Hot Springs is known for its 47 hot springs. The water literally comes out of the ground at 147 degrees! Hot Springs National Park is the oldest (1921) Federal reserve in the country, and the water made it famous as a spa town back in the day. A creek actually flows underneath what is known as "Bath House Row." The buildings are gorgeous; Jane and I visited the Buckstaff Bath House, and it was well worth it! You can easily imagine people coming to this little town for the healing waters.
There are eight bath houses left, and they are managed by the National Park Service. Only two are actually open, with another undergoing renovations. We visited a very interesting spa museum, Fordyce Baths, which was very luxurious when it was an ongoing business. Besides the baths, it also sported a gymnasium, a beauty shop, a billiards area, individual massage rooms, and, really, just about anything you'd want. Everything is a sparkling white and silver, very fancy, with lots of stained glass. For some reason, it kind of reminded me of some of the older buildings in San Francisco.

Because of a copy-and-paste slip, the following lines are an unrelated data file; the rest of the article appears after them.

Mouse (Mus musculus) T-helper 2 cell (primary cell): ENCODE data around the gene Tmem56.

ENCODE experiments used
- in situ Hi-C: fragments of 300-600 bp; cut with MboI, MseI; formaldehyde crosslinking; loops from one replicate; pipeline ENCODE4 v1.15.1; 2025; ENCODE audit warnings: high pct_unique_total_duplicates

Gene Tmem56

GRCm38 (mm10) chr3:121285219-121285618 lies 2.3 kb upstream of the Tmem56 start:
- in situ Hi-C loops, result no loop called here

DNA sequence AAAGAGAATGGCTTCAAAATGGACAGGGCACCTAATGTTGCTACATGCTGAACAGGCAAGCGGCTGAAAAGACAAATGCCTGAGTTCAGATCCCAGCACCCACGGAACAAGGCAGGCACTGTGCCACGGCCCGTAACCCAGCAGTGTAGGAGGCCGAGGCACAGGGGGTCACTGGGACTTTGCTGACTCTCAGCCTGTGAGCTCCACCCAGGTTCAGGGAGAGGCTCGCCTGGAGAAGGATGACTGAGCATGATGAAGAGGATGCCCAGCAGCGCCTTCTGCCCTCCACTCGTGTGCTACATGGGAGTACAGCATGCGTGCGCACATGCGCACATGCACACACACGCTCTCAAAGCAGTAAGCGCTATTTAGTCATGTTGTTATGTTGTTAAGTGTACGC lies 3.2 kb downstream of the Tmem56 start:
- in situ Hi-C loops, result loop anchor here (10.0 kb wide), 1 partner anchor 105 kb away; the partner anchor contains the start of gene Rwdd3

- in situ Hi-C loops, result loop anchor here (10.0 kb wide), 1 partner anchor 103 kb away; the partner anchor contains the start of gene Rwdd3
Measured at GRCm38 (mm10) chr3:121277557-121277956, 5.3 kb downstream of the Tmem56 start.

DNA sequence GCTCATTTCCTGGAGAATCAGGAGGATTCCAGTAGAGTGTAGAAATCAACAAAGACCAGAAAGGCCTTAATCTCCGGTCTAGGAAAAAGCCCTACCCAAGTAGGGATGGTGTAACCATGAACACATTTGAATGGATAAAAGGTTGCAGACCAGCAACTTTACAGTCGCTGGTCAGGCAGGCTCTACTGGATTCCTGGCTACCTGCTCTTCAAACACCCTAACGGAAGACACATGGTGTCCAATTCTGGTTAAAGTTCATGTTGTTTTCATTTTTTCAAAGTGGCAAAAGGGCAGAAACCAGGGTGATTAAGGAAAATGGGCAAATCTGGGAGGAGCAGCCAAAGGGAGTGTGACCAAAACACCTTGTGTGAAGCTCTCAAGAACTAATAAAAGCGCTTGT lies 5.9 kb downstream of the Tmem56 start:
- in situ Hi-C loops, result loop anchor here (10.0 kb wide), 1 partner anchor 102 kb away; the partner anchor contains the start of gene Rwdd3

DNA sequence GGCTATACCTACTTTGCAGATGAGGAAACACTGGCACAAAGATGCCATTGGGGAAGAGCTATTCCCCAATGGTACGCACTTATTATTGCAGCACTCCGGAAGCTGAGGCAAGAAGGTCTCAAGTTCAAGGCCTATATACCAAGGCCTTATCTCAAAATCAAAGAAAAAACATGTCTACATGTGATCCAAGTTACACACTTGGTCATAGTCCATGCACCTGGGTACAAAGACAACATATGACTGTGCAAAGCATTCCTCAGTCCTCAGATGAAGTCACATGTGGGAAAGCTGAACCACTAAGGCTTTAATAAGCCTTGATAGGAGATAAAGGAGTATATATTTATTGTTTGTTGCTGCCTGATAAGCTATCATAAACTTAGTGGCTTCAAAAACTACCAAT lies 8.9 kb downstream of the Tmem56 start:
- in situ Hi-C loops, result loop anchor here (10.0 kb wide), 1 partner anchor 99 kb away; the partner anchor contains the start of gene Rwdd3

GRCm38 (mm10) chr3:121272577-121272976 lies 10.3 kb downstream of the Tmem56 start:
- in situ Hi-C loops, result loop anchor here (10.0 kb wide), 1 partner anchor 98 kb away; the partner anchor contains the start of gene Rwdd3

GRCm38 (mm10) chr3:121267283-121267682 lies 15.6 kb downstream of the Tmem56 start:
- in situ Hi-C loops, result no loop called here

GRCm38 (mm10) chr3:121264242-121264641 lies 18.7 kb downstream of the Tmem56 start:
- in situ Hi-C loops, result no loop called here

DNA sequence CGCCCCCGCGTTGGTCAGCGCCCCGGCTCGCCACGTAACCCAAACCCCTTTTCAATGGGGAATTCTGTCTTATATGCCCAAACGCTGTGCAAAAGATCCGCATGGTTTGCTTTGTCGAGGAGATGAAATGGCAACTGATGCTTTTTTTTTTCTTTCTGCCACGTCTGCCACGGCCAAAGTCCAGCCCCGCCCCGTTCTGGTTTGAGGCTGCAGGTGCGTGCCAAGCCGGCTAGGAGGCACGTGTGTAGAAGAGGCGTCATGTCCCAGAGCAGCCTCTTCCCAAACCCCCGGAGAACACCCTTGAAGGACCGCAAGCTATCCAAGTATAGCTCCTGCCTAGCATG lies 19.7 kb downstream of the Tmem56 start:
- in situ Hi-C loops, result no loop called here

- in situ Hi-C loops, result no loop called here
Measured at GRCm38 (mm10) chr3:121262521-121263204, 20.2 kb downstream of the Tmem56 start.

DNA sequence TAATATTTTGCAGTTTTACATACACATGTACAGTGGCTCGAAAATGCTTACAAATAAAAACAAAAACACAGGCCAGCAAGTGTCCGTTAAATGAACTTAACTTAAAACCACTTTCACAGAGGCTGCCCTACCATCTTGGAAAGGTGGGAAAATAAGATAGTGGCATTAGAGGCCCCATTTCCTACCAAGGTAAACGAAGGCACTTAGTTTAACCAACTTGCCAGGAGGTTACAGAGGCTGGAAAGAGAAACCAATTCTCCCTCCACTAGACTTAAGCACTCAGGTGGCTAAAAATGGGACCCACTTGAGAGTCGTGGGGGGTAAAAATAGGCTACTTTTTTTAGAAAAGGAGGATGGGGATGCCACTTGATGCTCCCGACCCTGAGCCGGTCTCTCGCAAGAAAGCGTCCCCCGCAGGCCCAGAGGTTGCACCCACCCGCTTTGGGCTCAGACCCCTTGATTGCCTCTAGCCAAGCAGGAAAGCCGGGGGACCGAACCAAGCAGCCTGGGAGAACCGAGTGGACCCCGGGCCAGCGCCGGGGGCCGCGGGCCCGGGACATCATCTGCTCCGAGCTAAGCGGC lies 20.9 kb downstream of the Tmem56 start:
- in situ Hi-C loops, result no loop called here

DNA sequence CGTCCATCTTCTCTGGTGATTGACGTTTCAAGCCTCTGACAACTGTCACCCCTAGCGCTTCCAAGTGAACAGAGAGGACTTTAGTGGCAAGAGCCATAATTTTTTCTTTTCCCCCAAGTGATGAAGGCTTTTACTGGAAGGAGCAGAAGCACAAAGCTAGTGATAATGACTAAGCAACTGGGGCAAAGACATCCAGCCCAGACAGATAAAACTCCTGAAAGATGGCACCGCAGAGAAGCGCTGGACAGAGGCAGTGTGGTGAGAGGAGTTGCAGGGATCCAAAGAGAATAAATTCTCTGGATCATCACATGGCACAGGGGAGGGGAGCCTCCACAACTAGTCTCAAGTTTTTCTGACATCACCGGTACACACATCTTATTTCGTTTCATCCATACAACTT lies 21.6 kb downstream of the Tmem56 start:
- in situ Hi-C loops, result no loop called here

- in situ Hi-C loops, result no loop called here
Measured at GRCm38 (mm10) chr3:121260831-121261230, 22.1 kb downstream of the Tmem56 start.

In the early 1900's, Hot Springs was known as the training camp for many major league baseball teams. Babe Ruth could be seen walking Central Avenue, and visiting the bath houses! Al Capone and many other gangsters also favored the city, as it was a mecca for illegal gambling and horse racing. You could definitely feel the town's character while driving down its main street, which is Central Avenue.
So...it's great to be able to visit a town with such a colorful history! We spent some time driving around looking at the older houses. These are a few of my favorites.
I definitely plan to go back for more exploring. The weather was a bit too hot in mid-September, but I'm sure that autumn will be beautiful there, and I feel as though it's the kind of town that always welcomes you back.
As always, thanks for coming along for the ride!